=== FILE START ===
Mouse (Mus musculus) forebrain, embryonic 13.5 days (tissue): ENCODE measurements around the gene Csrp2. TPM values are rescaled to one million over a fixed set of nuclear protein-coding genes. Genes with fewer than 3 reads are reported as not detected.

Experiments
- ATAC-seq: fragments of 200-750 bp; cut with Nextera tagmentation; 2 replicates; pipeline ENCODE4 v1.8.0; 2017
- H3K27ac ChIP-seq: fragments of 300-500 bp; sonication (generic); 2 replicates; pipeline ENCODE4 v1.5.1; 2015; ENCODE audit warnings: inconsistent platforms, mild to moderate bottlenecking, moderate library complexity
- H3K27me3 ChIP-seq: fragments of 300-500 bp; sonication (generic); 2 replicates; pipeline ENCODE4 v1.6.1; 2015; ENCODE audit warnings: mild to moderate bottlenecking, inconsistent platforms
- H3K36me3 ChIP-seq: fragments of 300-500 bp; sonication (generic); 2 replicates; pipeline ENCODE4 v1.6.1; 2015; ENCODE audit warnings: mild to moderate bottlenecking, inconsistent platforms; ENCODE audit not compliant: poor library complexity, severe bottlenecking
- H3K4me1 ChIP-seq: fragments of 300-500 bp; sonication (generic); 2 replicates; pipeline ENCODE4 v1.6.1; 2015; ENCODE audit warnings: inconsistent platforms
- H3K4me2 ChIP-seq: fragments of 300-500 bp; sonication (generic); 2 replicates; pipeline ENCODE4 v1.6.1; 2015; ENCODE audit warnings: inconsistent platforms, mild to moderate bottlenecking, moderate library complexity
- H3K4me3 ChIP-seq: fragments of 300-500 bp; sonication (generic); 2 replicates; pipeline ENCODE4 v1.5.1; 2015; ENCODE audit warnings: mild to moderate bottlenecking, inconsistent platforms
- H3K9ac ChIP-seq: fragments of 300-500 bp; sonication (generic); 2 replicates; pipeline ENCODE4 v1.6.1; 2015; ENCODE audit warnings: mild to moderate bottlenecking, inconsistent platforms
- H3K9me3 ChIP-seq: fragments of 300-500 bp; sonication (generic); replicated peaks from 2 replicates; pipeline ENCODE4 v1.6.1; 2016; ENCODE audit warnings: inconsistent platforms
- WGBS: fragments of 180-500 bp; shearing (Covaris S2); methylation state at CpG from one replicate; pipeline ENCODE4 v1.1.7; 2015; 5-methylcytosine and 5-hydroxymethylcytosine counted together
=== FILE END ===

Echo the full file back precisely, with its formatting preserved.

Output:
Mouse (Mus musculus) forebrain, embryonic 13.5 days (tissue): ENCODE measurements around the gene Csrp2. TPM values are rescaled to one million over a fixed set of nuclear protein-coding genes. Genes with fewer than 3 reads are reported as not detected.

Experiments
- ATAC-seq: fragments of 200-750 bp; cut with Nextera tagmentation; 2 replicates; pipeline ENCODE4 v1.8.0; 2017
- H3K27ac ChIP-seq: fragments of 300-500 bp; sonication (generic); 2 replicates; pipeline ENCODE4 v1.5.1; 2015; ENCODE audit warnings: inconsistent platforms, mild to moderate bottlenecking, moderate library complexity
- H3K27me3 ChIP-seq: fragments of 300-500 bp; sonication (generic); 2 replicates; pipeline ENCODE4 v1.6.1; 2015; ENCODE audit warnings: mild to moderate bottlenecking, inconsistent platforms
- H3K36me3 ChIP-seq: fragments of 300-500 bp; sonication (generic); 2 replicates; pipeline ENCODE4 v1.6.1; 2015; ENCODE audit warnings: mild to moderate bottlenecking, inconsistent platforms; ENCODE audit not compliant: poor library complexity, severe bottlenecking
- H3K4me1 ChIP-seq: fragments of 300-500 bp; sonication (generic); 2 replicates; pipeline ENCODE4 v1.6.1; 2015; ENCODE audit warnings: inconsistent platforms
- H3K4me2 ChIP-seq: fragments of 300-500 bp; sonication (generic); 2 replicates; pipeline ENCODE4 v1.6.1; 2015; ENCODE audit warnings: inconsistent platforms, mild to moderate bottlenecking, moderate library complexity
- H3K4me3 ChIP-seq: fragments of 300-500 bp; sonication (generic); 2 replicates; pipeline ENCODE4 v1.5.1; 2015; ENCODE audit warnings: mild to moderate bottlenecking, inconsistent platforms
- H3K9ac ChIP-seq: fragments of 300-500 bp; sonication (generic); 2 replicates; pipeline ENCODE4 v1.6.1; 2015; ENCODE audit warnings: mild to moderate bottlenecking, inconsistent platforms
- H3K9me3 ChIP-seq: fragments of 300-500 bp; sonication (generic); replicated peaks from 2 replicates; pipeline ENCODE4 v1.6.1; 2016; ENCODE audit warnings: inconsistent platforms
- WGBS: fragments of 180-500 bp; shearing (Covaris S2); methylation state at CpG from one replicate; pipeline ENCODE4 v1.1.7; 2015; 5-methylcytosine and 5-hydroxymethylcytosine counted together